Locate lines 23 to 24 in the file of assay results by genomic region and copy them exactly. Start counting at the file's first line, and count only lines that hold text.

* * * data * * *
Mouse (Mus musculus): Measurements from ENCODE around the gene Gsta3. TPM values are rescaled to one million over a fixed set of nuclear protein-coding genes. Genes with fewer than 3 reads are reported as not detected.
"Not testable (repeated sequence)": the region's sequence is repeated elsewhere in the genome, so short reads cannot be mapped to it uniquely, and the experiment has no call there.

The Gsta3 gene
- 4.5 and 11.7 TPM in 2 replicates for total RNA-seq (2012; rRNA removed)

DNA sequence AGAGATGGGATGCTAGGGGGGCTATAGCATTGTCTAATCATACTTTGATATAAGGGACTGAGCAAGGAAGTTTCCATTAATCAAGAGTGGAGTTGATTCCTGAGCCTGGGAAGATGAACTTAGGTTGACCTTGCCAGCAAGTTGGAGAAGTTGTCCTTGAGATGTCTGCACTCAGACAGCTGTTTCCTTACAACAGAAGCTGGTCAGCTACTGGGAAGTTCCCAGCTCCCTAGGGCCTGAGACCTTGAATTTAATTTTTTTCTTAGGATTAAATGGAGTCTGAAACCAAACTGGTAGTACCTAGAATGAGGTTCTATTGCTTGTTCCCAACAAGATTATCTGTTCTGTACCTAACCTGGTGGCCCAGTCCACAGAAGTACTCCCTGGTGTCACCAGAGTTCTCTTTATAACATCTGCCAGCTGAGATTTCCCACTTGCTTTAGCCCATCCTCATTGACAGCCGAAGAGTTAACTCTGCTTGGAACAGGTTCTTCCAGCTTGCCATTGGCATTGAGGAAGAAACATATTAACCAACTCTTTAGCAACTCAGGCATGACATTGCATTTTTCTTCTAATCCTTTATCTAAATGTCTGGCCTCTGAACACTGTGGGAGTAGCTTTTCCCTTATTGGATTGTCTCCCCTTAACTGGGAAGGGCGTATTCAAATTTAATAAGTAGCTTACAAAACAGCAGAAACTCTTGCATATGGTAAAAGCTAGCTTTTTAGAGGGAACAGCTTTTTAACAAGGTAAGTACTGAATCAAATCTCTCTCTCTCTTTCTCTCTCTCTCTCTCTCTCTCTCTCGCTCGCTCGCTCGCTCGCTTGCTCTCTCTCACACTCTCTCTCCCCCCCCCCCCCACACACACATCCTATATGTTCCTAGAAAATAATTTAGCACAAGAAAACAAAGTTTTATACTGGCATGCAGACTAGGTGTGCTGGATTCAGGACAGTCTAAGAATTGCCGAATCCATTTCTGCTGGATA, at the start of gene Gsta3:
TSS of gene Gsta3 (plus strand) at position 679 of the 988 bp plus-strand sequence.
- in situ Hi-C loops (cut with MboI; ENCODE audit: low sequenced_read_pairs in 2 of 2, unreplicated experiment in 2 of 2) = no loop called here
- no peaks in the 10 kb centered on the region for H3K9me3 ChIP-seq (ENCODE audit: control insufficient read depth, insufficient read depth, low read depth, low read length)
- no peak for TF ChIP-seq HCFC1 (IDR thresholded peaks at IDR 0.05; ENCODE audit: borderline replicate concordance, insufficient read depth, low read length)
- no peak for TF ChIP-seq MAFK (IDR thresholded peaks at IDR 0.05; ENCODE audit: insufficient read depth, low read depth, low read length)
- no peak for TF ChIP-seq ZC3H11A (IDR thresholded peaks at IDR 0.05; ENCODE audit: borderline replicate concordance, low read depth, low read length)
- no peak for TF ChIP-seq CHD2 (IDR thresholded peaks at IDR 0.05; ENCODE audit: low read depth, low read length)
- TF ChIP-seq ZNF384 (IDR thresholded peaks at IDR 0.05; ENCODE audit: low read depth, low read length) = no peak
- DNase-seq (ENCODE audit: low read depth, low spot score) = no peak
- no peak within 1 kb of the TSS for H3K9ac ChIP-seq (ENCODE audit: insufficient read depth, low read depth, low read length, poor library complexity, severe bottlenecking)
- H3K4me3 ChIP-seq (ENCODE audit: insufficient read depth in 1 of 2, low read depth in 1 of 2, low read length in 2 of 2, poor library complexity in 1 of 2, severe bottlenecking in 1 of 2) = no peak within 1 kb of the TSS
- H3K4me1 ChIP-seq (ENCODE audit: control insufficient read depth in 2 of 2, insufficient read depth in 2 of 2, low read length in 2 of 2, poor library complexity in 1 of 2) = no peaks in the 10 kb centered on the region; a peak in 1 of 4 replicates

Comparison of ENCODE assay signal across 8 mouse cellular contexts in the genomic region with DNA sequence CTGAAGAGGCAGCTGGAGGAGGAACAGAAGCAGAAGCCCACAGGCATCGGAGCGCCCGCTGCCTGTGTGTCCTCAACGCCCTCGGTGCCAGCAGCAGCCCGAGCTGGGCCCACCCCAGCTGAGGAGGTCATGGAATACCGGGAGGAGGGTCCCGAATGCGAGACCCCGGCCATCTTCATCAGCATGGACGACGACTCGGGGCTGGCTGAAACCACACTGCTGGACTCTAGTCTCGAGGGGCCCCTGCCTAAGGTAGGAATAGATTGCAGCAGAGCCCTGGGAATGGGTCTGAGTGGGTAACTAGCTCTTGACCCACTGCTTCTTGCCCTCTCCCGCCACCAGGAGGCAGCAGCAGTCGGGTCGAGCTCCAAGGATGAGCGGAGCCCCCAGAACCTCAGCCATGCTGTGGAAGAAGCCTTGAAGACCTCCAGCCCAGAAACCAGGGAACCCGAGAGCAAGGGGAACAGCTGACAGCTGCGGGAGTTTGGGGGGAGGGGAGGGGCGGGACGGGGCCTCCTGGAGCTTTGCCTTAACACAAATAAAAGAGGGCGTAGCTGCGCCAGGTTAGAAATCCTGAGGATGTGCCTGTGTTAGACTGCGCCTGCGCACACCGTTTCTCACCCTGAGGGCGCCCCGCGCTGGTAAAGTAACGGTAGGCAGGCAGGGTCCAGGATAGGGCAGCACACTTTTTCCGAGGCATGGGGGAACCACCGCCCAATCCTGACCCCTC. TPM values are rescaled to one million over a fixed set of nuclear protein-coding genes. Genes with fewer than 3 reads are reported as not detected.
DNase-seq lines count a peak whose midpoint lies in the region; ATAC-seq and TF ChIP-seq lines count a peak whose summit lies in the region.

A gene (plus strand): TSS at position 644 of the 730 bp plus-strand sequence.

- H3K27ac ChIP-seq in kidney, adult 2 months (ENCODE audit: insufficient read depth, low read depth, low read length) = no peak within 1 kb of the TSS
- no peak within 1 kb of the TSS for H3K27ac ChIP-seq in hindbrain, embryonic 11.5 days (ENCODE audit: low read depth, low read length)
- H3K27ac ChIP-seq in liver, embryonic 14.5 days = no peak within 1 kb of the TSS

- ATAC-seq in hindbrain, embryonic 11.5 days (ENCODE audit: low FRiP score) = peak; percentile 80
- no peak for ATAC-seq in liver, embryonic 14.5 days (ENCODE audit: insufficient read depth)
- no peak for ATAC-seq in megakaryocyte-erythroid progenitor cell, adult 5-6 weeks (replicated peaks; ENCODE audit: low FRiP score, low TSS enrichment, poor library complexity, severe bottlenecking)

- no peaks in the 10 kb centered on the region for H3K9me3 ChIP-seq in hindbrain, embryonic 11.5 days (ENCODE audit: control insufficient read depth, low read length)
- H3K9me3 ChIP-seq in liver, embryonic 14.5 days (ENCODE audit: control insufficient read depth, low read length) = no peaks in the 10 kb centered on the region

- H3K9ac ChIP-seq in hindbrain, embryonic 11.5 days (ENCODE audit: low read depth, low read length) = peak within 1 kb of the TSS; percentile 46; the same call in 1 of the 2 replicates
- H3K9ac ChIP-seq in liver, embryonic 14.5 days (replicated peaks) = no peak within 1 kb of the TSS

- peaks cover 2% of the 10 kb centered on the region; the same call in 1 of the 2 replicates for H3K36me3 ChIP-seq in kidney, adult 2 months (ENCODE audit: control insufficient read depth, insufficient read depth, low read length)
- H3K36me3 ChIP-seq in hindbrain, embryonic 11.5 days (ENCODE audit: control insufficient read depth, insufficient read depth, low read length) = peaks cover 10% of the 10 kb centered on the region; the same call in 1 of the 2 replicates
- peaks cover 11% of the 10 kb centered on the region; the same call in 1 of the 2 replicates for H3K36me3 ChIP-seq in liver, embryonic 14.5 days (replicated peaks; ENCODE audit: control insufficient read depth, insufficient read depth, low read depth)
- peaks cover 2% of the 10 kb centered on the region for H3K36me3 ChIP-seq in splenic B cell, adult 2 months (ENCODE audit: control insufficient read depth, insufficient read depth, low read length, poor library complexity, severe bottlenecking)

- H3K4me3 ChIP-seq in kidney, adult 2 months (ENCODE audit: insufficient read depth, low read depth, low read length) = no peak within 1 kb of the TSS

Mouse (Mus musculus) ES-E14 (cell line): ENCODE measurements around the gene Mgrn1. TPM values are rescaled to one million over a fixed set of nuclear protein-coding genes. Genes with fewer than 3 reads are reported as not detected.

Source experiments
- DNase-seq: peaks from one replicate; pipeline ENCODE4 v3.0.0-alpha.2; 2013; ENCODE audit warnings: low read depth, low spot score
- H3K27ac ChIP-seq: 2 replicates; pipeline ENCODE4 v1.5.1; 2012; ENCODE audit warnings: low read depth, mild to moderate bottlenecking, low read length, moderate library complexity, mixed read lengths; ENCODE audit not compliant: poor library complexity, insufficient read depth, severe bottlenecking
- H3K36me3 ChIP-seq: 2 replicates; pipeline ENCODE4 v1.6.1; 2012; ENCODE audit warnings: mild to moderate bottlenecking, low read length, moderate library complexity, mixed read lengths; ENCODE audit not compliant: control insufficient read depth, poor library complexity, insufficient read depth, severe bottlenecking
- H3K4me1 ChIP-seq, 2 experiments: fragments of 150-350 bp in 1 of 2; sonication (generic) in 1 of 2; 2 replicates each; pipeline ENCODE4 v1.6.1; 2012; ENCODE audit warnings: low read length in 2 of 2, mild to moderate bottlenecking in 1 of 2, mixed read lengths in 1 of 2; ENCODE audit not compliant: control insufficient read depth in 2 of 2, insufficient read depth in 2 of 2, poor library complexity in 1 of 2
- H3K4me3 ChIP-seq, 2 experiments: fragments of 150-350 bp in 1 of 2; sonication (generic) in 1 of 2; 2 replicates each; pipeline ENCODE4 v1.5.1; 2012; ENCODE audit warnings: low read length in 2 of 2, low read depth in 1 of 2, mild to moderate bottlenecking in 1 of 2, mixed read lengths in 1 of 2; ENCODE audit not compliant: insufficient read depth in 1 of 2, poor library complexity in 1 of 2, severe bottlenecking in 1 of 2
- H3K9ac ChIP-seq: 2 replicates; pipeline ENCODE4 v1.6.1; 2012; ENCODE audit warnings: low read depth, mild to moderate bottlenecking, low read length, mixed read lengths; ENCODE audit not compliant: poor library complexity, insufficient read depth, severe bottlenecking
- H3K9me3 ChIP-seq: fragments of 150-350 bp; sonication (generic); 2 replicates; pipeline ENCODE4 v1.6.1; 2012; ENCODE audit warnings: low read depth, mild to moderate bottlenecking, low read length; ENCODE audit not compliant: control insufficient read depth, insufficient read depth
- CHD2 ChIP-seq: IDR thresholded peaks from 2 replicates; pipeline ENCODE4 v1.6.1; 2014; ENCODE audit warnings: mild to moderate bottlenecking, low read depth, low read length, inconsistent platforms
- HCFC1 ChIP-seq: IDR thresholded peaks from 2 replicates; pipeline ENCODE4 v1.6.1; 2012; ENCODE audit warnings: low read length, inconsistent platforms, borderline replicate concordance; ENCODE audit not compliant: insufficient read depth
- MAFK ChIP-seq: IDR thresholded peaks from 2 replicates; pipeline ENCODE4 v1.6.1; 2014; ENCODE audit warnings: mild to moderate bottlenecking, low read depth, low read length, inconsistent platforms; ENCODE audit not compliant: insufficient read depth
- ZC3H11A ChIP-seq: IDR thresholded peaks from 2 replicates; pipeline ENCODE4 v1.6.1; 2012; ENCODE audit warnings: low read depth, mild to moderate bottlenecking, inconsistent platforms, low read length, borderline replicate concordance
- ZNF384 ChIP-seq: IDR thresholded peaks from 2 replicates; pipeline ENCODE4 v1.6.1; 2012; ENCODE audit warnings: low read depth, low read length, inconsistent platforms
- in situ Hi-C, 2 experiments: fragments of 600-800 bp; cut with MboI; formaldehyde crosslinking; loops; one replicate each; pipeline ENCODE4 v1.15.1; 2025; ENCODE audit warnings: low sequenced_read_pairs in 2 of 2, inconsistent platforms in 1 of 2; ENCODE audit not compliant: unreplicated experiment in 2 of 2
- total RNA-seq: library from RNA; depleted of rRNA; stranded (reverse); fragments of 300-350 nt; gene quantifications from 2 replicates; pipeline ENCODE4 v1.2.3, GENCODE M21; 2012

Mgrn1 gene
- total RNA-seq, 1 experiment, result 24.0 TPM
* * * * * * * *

- H3K27ac ChIP-seq in liver, embryonic 14.5 days = no peak within 1 kb of the TSS

- ATAC-seq in hindbrain, embryonic 11.5 days (ENCODE audit: low FRiP score) = peak; percentile 80